Friday, November 28, 2014

Bob Montgomery, typewriter repairman

“I’m catering to people who are willing to pay $125 for a machine that was obsolete fifty years ago”: Bob Montgomery, who will be ninety-three in January, is a typewriter repairman.

Related reading
All OCA typewriter posts (Pinboard)

comments: 5

The Crow said...

Serendipity strikes again. A few days ago, while cleaning my room, I lifted the cover on my nearly 75-year-old Remington and wondered if I could find anyone near here to clean it (and my Olivetti), and recondition the platen. I've a hankering for the clack-clack-clackety-clack report of typewriter keys striking the loosely rolled paper. The Remington weighs a ton: cast iron body, large keys on heavy arms; the bowl of the keys the perfect fit to the pads of my fingertips.

The reason I quit using my old manuals is I'm not a good or accurate typist and I hated having to use the correction paper on all my typos. I've kept the old beauties for sentimental reasons.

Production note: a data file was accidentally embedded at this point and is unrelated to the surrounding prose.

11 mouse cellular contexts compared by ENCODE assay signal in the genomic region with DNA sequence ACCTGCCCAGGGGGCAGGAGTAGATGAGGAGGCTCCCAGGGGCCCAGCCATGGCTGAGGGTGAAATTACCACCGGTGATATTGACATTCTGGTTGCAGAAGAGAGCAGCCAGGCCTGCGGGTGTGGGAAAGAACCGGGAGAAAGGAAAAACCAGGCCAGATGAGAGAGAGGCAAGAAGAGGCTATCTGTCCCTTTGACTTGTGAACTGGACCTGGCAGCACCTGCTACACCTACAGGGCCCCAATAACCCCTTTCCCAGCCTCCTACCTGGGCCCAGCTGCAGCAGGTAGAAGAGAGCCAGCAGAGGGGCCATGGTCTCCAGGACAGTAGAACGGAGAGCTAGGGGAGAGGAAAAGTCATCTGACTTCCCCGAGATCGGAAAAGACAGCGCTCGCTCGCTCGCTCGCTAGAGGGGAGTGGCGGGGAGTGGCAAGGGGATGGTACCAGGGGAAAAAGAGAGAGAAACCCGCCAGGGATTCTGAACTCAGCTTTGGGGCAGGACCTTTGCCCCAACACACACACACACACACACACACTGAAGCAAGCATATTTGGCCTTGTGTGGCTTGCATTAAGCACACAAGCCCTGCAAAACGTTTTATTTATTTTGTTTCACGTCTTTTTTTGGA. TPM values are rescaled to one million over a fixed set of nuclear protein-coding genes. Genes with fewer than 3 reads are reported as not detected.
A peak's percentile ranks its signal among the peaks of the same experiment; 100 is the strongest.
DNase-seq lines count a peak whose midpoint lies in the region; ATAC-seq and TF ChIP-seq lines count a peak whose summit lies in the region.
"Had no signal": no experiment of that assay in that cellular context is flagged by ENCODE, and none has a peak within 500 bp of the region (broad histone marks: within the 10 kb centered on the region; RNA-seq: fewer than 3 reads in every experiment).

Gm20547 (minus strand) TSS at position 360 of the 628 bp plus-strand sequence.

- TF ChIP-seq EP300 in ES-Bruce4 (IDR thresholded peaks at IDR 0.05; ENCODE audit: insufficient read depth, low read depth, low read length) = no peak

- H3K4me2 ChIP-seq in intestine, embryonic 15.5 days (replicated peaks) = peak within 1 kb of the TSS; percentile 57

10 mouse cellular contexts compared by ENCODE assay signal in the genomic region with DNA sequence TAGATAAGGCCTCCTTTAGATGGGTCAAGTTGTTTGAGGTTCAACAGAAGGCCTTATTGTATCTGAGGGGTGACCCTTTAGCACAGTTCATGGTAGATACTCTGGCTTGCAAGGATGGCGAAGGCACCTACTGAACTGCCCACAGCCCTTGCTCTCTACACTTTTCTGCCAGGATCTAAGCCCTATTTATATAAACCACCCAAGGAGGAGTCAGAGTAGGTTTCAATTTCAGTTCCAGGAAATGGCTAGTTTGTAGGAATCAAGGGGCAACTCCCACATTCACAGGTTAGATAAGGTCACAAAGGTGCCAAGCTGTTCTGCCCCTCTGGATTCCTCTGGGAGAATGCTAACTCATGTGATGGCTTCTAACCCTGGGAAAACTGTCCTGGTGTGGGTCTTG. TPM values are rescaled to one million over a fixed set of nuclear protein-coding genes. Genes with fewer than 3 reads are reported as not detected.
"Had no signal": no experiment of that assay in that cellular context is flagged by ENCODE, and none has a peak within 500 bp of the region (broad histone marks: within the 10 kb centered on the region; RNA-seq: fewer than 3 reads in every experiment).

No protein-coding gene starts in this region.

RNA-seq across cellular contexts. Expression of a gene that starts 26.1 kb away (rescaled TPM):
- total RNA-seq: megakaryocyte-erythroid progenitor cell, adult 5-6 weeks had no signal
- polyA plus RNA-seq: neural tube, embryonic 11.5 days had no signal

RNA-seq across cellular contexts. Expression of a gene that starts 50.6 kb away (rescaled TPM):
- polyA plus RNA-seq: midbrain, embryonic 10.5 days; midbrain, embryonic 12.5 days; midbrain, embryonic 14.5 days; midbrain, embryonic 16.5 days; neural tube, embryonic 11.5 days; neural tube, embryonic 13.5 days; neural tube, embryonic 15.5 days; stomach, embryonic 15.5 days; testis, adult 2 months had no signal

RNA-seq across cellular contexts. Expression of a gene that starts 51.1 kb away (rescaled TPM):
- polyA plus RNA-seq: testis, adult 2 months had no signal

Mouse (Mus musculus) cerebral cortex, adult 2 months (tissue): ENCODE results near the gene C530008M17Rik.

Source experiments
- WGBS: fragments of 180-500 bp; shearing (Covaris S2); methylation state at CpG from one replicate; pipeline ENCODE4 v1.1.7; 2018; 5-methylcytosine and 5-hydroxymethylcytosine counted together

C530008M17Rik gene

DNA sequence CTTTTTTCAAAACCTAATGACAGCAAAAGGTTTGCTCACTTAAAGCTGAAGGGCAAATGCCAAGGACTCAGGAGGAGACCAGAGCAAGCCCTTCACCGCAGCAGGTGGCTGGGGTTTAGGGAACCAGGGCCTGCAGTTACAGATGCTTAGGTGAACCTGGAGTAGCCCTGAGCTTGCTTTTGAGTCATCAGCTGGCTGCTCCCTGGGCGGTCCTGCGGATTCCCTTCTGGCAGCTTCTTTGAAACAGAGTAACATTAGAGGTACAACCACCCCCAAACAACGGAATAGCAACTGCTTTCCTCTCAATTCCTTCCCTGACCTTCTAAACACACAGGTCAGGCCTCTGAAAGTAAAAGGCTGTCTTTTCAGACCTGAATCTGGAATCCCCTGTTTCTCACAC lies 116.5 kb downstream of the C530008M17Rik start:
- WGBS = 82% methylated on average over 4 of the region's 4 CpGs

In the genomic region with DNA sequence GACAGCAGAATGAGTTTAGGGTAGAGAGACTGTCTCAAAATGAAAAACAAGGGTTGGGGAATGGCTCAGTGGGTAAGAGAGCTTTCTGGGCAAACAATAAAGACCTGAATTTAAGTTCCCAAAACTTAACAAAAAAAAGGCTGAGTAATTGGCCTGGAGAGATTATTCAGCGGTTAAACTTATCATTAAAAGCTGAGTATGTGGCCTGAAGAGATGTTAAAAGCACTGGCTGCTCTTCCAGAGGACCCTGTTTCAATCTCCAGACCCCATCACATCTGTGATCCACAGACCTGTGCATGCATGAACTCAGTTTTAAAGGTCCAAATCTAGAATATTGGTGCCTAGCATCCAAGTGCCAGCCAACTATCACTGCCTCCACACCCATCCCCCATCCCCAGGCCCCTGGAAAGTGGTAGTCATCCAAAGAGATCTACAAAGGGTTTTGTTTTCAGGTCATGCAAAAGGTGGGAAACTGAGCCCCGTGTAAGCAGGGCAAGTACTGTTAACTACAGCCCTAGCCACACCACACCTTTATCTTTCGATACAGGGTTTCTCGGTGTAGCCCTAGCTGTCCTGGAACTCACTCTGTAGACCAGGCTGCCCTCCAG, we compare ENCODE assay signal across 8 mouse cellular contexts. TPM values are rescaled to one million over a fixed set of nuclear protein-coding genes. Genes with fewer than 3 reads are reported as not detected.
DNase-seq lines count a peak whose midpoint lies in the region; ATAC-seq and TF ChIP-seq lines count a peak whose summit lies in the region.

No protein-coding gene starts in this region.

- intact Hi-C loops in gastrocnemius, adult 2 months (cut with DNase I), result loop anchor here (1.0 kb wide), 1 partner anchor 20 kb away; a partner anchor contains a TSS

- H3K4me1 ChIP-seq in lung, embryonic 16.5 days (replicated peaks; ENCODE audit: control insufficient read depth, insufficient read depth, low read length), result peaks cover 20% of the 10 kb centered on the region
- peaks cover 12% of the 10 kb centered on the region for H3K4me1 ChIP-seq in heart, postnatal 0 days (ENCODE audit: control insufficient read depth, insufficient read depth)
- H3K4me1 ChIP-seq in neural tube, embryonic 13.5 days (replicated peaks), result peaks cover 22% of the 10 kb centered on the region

Would Mr. Montgomery make a house-call, do you suppose?

Daughter Number Three said...

In cleaning out my parents' stuff before their move, I took 5 manual typewriters (with a bunch of other stuff) to an antiques/collectible dealer. He was pretty interested in the oldest typewriters and bought them all. One had belonged to the NY State Troopers, used for typing reports, I imagine. My dad bought it in the 1960s.

Michael Leddy said...

Martha, he might know someone in your neck of the woods.

Pat, one detail I especially enjoy in The Wire is the use of typewriters, still common in police work.

I have a single typewriter, an Olympia portable. I lug it to class in its case when I teach modern American poetry — helpful for thinking about, say, William Carlos Williams.

Elaine said...

Tee hee. I just ran across my copy of _Archie and Mehitabel.'

I, too, was Cleopatra once!

Anonymous said...

We have a knowledgeable repair guy for our model T. Pleased to know the ardent, informed fans are out there, even if few and far between. Old typewriting machines, cameras, tape recorders, yippee. Besides, tube amps are actually coming back for the audiophile. And every year I drive by the dulcimer company, small but staying in business. Ain't life grand?